AG Youth Ministries, AG Youth Ministries

By Juan Acuna
District Youth Director – South Central Hispanic District

In the past ten years of working with young people, I have attended anywhere from one to three leadership conferences per year and the term “vision” has, for the most part, dominated the conversation of leadership. For many years, people have promoted the idea that the most important element within leadership is vision: the type of vision, the casting of vision, the time frame, and everything else related to that. However, the more I serve in leadership, especially one where relationships—not profit—is the main goal, one begins to realize quickly that vision does not really work without culture. Culture becomes a vehicle for vision to run; it is the foundation on which vision is built.

The thing with culture is that it cannot simply be put on a banner or promoted with a graphic. Culture has to be seen, experienced, and lived out. Culture is how we drive our day-to-day operations and the examples we set as we work. Jesus seemed to place more importance on culture than He did on vision. Jesus sets forth a vision to His disciples of what the Church would look like; He sets forth a vision of the multitudes that would be won and the power that the Church would eventually operate in.[1] However, although Jesus speaks clearly of His vision, objectives to be achieved, and goals to be reached, He also spends three years showing the disciples what life looks like. He spends three years establishing a culture for such vision to flourish.

So, what is the culture of the Kingdom? To “love thy neighbor as yourself,”[2] to forgive your brothers, up to “seventy times seven,”[3] and to help the needy, for “whatever you did for one of the least of these brothers and sisters of mine, you did for [Jesus].”[4] In considering this, it is clear that community involvement—serving the poor, feeding the hungry, helping those in need—is crucial for us to set the tone, to establish a culture for the gospel to be communicated fairly and in a healthy way. Still, there is a difference, because community involvement can simply become an element of vision, and not creating a sustainable culture within our church communities and youth groups. We have a generation who, many times, views social involvement and community service with more of a “what’s in it for me” attitude than with a real desire to help.  We have been indoctrinated with heroes such as Martin Luther King Jr., Gandhi, and Mother Theresa; however, it has become more about being a hero like them rather than actually helping others and making a positive change like they did.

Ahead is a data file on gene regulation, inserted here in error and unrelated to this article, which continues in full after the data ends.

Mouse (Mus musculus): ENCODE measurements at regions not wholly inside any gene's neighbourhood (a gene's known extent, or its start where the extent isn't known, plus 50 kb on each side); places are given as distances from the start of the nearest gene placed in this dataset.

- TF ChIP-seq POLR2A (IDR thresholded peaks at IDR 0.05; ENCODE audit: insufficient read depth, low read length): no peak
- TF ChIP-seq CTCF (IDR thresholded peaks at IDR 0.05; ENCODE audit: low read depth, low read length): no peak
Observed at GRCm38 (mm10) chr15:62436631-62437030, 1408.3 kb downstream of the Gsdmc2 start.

Oftentimes, merely talking about community service redirects our eyes towards vision rather than culture and mission. It begins to be more about how many people we can reach, a means to an end goal, a simple strategy to “carry out” our calling. However, community involvement as a whole is much more than just vision. Community involvement is about culture. Loving your neighbor as yourself is not so much about Jesus wanting to reach the masses, or be the biggest religion in the world, but about establishing a genuine sense of caring for people. A real love. I feel the gospel is much better understood by this generation when we present it in the context of the Kingdom culture that Jesus promoted and lived by. As the Christmas season approaches, it is my hope that we can find a deeper sense in this season, something that goes beyond the vision of our individual youth ministries or church agendas. May we connect with the culture that Jesus called us to and demonstrated. This season of giving isn’t so much about how many people we’re going to “win” or how many more members we’re going to have. It’s about the culture and giving without expecting anything in return. It’s about promoting the culture of loving our neighbor as ourselves.

[1] John 14:12-14

[2] Mark 12:30-31 (KJV)

[3] Mathew 18:22

[4] Mathew 25:40 (NIV)